Satyaprem Ki Katha Movie Review: Kiara Advani is the engine of this Kartik Aaryan vehicle
Rating:(2.5 / 5)
Kartik Aaryan has done this before. 2013’s Akaash Vani, in which Kartik starred with frequent collaborator Nushrratt Bharuccha, has similarities with Satyaprem Ki Katha which go beyond their titles being harmonious wedding hash tags. The off-course Luv Ranjan directorial played in familiar territories of love, parental oppression and necessity of consent. But that was before Bhool Bhulaiyaa 2. Satyaprem… had to be and is grander, in cognizance with its leading “middle-class star”. Its themes can be construed as both dated and urgent but the film has an inkling of a voice that often gets lost in vibrant song sequences, dandiya snaps and the wide grin of its lead. This makes me think, how wide can Kartik Aaryan smile?
Starring: Kartik Aaryan, Kiara Advani, Gajraj Rao, Supriya Pathak, Rajpal Yadav, Shikha Talsania
Directed by: Sameer Vidwans
Satyaprem aka Sattu (Kartik) is an LLB fail, virgin chokro who is keener to find a girl to wed than a job. On a Navratri night Sattu falls for Katha (Kiara Advani) but she rejects his advances as she is committed to another. Sattu vows to wait. A year later, he comes to know that Katha has broken it off with her boyfriend. He gives it a shot again but this time, it is a different story. Their second meeting ends up in a hospital as Katha has slit her wrist. Is she just depressed over a break-up? Her parents consider it better to marry her off after the suicide attempt. Their best bet is Satyaprem. His dreams come true and they tie the knot. But Katha won’t consummate the marriage.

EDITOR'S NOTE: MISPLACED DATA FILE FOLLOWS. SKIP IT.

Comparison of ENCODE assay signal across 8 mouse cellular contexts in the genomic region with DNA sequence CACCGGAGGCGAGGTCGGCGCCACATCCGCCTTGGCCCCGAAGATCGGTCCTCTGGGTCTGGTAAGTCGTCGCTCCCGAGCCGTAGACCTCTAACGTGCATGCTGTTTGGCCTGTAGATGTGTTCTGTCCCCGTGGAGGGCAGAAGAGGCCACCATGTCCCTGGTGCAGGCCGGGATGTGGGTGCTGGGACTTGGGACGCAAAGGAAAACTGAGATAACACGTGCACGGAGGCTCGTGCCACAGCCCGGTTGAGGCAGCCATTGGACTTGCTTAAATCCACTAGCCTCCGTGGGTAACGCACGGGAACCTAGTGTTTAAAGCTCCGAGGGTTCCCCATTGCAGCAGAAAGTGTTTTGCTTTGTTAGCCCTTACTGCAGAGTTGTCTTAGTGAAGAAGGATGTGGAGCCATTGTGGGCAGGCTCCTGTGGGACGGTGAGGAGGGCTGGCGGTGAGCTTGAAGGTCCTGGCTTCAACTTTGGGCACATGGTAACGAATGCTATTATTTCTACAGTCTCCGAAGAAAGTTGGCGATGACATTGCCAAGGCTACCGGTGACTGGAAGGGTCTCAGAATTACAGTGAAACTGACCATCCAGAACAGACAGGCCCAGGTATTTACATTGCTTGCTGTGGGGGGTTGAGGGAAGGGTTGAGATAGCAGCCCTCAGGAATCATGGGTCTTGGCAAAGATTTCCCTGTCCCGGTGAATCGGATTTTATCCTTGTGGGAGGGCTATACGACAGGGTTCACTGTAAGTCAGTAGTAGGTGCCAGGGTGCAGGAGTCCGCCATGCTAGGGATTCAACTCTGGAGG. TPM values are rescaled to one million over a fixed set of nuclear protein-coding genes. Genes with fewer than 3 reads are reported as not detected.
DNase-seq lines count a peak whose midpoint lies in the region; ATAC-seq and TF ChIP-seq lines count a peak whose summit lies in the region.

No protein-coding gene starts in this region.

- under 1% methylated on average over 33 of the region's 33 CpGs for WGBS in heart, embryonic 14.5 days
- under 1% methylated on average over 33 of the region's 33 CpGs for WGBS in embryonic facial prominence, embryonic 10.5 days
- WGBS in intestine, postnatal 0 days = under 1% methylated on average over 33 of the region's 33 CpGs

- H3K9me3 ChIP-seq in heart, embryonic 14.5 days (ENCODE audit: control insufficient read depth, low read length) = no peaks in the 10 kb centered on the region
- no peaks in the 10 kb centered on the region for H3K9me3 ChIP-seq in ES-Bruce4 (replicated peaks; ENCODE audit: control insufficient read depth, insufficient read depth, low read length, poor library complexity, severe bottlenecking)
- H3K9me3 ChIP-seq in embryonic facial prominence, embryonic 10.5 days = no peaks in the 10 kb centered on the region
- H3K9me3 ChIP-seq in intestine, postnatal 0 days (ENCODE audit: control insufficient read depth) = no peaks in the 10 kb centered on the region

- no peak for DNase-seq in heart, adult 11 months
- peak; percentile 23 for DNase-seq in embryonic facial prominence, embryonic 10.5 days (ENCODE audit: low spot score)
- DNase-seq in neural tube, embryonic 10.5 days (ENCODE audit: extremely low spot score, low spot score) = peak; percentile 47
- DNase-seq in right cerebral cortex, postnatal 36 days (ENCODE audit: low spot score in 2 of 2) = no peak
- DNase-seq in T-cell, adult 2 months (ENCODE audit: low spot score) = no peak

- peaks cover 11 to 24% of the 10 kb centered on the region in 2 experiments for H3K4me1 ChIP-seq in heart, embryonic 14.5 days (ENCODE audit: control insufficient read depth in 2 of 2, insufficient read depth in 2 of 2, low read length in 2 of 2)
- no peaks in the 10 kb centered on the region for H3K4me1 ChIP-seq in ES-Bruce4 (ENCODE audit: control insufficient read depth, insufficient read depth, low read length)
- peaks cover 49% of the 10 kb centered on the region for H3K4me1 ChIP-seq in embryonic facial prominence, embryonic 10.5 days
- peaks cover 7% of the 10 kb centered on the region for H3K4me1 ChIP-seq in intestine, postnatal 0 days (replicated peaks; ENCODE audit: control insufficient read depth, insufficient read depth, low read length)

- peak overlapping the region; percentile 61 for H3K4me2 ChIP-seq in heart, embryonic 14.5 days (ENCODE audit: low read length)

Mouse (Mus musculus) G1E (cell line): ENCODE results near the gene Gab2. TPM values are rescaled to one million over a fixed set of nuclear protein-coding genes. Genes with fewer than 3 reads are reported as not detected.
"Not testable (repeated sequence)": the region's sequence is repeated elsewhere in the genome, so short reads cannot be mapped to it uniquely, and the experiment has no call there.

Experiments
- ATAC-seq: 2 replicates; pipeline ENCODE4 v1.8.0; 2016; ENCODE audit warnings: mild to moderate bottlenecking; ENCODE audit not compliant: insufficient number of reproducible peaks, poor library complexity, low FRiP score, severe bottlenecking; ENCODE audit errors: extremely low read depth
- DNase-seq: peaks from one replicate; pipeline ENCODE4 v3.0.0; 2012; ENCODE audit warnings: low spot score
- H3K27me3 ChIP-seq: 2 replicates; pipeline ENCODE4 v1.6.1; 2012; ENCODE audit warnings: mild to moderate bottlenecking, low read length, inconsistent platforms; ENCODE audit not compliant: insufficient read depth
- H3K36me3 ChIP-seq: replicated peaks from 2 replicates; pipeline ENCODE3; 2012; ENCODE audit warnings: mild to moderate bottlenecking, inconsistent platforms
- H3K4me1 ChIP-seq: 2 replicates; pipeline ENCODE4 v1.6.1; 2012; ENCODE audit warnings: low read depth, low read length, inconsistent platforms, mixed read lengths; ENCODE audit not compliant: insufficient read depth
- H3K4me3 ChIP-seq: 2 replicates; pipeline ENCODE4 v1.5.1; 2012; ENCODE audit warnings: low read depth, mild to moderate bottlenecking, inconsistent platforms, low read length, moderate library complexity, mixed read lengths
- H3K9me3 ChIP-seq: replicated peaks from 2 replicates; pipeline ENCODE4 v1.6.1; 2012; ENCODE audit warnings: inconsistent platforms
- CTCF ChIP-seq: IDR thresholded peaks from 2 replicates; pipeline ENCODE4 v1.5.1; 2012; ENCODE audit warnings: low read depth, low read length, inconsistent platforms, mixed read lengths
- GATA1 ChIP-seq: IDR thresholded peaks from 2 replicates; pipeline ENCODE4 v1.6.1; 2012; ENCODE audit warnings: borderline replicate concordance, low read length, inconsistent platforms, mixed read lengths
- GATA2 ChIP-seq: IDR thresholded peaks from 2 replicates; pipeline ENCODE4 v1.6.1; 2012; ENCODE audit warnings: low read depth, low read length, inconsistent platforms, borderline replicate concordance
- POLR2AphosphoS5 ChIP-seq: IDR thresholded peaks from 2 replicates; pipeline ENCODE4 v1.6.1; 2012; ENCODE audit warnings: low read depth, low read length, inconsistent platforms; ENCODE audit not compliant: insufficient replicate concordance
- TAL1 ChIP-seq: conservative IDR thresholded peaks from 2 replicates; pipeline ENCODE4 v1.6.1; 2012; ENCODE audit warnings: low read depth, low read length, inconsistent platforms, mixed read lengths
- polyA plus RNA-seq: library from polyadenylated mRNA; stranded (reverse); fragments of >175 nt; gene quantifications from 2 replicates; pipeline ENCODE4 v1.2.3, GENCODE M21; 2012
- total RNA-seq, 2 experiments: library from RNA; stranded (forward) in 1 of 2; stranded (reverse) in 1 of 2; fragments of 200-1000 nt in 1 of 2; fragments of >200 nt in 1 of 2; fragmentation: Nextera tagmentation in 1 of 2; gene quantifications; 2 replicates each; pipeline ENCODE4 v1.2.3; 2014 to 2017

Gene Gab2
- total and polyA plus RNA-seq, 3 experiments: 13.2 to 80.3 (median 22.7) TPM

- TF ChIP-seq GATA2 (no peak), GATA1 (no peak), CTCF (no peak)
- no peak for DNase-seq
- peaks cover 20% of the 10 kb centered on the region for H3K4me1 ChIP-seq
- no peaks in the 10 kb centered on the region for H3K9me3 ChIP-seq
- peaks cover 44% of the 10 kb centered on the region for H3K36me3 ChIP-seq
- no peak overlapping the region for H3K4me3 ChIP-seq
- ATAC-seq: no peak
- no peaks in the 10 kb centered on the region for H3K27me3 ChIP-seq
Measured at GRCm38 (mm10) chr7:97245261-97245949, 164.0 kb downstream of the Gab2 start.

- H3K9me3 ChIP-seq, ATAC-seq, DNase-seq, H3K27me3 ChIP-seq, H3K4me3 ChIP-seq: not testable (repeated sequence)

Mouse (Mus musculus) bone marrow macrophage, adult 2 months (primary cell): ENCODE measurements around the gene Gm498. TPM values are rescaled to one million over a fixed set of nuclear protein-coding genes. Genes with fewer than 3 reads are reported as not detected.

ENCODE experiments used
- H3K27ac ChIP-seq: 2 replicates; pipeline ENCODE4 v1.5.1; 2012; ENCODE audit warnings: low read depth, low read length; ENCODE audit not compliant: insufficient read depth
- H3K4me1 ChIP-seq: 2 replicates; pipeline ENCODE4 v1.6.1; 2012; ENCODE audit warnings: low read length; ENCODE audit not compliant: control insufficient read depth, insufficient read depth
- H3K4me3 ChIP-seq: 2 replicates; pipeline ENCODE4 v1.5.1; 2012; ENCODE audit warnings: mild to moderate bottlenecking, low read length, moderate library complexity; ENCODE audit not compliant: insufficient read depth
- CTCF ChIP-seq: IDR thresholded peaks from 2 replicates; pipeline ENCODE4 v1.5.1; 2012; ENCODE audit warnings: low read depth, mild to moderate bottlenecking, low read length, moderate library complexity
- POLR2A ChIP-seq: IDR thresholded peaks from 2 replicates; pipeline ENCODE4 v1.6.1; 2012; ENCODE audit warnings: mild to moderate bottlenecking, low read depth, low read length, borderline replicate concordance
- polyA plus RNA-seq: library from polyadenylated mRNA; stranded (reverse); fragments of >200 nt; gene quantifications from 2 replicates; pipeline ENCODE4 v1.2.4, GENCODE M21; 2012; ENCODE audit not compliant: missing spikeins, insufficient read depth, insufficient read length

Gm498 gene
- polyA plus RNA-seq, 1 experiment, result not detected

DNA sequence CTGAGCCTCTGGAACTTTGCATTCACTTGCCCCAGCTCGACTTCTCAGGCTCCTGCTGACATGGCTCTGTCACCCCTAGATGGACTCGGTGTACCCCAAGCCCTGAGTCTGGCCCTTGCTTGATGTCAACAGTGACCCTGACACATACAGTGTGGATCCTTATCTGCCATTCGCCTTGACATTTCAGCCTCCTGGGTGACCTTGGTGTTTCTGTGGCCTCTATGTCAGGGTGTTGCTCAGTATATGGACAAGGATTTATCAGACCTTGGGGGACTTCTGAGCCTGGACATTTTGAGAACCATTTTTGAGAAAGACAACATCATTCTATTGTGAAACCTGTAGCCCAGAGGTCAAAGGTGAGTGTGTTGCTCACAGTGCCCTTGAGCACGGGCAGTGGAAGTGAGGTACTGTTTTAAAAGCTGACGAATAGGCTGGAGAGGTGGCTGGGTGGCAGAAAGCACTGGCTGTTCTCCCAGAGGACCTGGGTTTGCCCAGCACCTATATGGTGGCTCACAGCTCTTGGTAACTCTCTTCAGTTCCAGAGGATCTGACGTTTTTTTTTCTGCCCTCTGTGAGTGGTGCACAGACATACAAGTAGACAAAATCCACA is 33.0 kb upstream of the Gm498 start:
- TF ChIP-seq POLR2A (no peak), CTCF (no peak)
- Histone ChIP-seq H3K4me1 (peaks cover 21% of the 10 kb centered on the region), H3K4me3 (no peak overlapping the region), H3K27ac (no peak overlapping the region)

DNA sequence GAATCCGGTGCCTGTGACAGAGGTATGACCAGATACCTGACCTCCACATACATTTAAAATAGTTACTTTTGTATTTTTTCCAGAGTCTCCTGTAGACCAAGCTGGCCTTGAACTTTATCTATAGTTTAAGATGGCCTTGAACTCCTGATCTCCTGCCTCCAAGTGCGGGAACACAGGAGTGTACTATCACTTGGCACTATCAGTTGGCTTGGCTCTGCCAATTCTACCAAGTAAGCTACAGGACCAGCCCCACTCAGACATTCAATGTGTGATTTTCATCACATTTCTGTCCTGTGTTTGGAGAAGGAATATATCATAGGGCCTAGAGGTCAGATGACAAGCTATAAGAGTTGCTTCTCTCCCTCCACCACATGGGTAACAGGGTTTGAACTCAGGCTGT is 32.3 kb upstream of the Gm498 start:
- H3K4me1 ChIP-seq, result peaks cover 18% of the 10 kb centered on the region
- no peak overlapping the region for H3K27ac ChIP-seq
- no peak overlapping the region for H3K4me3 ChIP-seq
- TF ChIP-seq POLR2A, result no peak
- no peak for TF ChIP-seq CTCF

Initially, Satyaprem… proceeds like a typical Kartik Aaryan feature. He overplays his vexed self for comic relief, plasters his toothy grin at times to make up for dialogues and romances with the confused innocence of a puppy. Kiara Advani’s portrayal of the reclusive Katha, however, changes everything. After the bright, red and yellow festive dance numbers, the film goes for the gray. When a tormented Sattu asks Katha why she won’t sleep with him since now she is his baidi (wife), she replies, “Because I am asexual.” I stopped taking notes for a minute and sat up straight. Let’s see how a commercial family entertainer explains this?
The film quickly realises it has bitten more than it can chew. It pulls back to digestible concepts of consent and rape. Still, it keeps some novelty palpitating and explores the horrors of date-rape. In a harrowing scene, Kiara’s Katha trembles and gets a panic attack as she proceeds to get intimate with Sattu. In another, she breaks down in the bathroom. The film even delves into Satyaprem’s predicament of being a virgin whose wife might never have sex with him. But when it comes to emotional range, Kartik runs a lap behind Kiara. The trouble with Satyaprem… is that it wastes too much time wrapping itself in sellable shenanigans of its lead star whereas it could have delved deeper into Katha’s Katha. She is everything, he is just Kartik Aaryan.